Q: What do you call someone who is always hanging out with musicians?
A: A songwriter.
I've been playing music my whole life. As near as I can remember, I had my first paying gig when I was 19. Now I'm 52. You've never heard of me, but I've been making money doing what I love for all those years. With a variety of bands, I've recorded and released albums on vinyl, tape, CD, and MP3. In most of those bands, I was a featured songwriter, but I've never done an album of my own, where I call the shots on everything and decide which musicians to use on each song. 18 months ago, I became the father of a baby girl,
and she has inspired me to do something with the (literally) hundreds of unrecorded songs I have written. I picked out a few oldies, wrote some new stuff- I'm hoping to finish and press between 12-18 songs. I'm putting a lot of work into this album, because I want something special to leave behind for my daughter. No, I'm not dying anytime soon (that I know of), but that's what's driving me to finish this project.
I'm fortunate to live in a musical community that is rich in talent, and I have somehow convinced an all star crew of players to help me out on this disc. For the past 15 years I have played in a Celtic Rock band called The Lash. We have performed nationally on stages both very big and very small. I have recorded the basic tracks for Hopening with the rhythm section of The Lash, and I'm now in the process of doing overdubs, with a cast of over 20 guest musicians. This project has already allowed me to sing with some of my very favorite vocalists, like Rachael Davis and Lindsay Lou & Josh Rilko of Lindsay Lou & the Flatbellys. Since this is my first solo album (although it's hardly solo I guess) I have a once in a lifetime volunteer backing band. I expect next time they'll all want to be paid.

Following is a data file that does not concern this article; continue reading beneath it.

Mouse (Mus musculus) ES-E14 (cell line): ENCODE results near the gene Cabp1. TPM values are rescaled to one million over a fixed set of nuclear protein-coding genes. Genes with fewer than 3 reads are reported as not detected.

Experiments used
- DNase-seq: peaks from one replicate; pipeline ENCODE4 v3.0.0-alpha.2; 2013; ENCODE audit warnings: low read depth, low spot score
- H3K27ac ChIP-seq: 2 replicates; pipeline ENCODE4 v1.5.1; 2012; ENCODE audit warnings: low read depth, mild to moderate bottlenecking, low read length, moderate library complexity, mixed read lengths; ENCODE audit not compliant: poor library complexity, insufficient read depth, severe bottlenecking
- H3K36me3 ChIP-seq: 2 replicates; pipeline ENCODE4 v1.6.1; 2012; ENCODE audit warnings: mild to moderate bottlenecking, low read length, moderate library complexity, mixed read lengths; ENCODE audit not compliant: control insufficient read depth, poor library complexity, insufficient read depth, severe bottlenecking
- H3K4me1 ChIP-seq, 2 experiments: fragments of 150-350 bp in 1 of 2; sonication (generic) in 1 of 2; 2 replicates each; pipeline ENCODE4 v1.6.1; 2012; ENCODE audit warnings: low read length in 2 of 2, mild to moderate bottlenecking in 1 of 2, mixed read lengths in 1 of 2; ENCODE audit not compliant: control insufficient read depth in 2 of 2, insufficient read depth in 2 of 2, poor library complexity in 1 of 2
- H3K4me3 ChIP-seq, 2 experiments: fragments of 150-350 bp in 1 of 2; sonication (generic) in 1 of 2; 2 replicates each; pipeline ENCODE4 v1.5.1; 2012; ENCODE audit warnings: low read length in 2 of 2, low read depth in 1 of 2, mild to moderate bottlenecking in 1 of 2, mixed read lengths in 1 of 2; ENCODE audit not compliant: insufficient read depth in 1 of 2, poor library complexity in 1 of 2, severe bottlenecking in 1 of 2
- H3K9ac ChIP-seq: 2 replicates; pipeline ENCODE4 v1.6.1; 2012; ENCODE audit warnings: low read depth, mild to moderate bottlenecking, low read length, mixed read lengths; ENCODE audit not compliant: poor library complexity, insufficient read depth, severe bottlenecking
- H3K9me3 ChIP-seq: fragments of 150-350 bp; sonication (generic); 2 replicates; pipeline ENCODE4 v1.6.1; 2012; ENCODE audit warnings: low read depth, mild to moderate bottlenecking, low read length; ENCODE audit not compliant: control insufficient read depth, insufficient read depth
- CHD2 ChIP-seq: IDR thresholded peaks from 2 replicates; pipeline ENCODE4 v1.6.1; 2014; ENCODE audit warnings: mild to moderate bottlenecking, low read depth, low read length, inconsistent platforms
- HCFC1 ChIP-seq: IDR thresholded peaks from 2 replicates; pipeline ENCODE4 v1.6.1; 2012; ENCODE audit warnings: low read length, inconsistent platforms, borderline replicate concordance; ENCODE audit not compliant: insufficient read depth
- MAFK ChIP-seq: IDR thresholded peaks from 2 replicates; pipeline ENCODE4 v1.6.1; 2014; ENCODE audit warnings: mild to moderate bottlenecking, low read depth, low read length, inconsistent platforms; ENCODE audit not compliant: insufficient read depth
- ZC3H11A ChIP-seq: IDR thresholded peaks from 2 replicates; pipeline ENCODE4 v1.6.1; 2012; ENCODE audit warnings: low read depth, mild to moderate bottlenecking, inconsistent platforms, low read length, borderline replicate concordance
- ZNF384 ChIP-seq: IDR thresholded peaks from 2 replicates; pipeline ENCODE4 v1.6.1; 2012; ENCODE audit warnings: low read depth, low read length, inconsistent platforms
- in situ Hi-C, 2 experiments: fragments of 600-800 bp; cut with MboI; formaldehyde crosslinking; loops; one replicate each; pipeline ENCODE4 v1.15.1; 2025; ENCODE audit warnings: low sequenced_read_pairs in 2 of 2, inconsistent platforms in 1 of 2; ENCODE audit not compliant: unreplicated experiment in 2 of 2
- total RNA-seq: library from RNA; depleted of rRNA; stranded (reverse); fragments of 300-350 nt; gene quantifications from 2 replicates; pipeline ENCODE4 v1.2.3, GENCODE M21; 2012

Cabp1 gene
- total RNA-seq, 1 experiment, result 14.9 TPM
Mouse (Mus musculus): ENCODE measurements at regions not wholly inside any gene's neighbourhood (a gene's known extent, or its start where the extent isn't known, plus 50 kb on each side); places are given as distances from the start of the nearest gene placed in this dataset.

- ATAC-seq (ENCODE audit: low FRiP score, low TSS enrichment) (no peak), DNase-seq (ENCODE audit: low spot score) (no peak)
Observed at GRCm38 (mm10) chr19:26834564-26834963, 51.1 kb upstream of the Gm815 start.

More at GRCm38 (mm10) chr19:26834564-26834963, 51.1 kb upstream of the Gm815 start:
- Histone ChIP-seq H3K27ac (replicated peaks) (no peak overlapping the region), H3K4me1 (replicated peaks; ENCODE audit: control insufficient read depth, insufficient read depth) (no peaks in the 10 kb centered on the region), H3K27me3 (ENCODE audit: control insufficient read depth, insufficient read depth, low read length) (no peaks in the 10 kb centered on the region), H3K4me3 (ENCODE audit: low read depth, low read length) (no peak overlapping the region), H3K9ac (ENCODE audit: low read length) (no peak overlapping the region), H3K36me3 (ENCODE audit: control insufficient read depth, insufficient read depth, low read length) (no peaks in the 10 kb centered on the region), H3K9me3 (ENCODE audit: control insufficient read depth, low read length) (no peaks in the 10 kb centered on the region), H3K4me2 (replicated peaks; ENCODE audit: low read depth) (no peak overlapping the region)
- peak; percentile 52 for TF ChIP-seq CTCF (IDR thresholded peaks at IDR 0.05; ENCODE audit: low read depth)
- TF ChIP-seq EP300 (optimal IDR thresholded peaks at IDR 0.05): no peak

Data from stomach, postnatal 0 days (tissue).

What do I need the money for?
I'm recording at a state of the art digital studio called Epiphany Sound Productions . Even though I'm getting a very good rate to use this facility, and they're allowing me to run a tab (if you've ever spent an evening in a bar, you know how dangerous that can be), by the time I check out, there's going to be a hefty bill. At this point, I don't want to cut corners- I think this is shaping up to be quite a good album. All that being said, I'm a pro, and so are the people I work with, so there's no wasted time, and this won't be an outrageously priced project. Probably 40% of the funds I'm hoping to raise will go toward duplication and artwork.
The goal I have set will enable me to pay for the creation and publication of my album- but just barely. Every dollar that exceeds my goal will allow me to spend a little more time mixing, a little more money on mastering & design, press a few more discs, do promotion- you get the idea. More is better.
Hopening, as an album, is going to be all over the place- there will be children's songs, alt-country, acoustic rock, a ballad or two- even a spoken word electronic piece. It's going to be entertaining for you, and a family heirloom for me. Thanks for your pledge!
Sneak Preview! Here are some unmixed, unmastered, unfinished songs (© 2012 Robert Klajda/BMI) for you to check out. They are not perfect & are still awaiting performances by other musicians:
HEY! Guess what?
I've already booked my CD release party. It's in mid December, and barring any last minute changes, most of the musicians recording on my disc will be there playing live. Even better, in the Kickstarter spirit, I'm donating all the proceeds, including 100% of CD sales, to our local food bank, for a program similar to this one supported by Pearl Jam. The more discs I can press, the more money they'll make.
I should mention that the awesome cover photo of me was taken by Bonnie Bucqueroux, one of the Lansing music scene's best friends.
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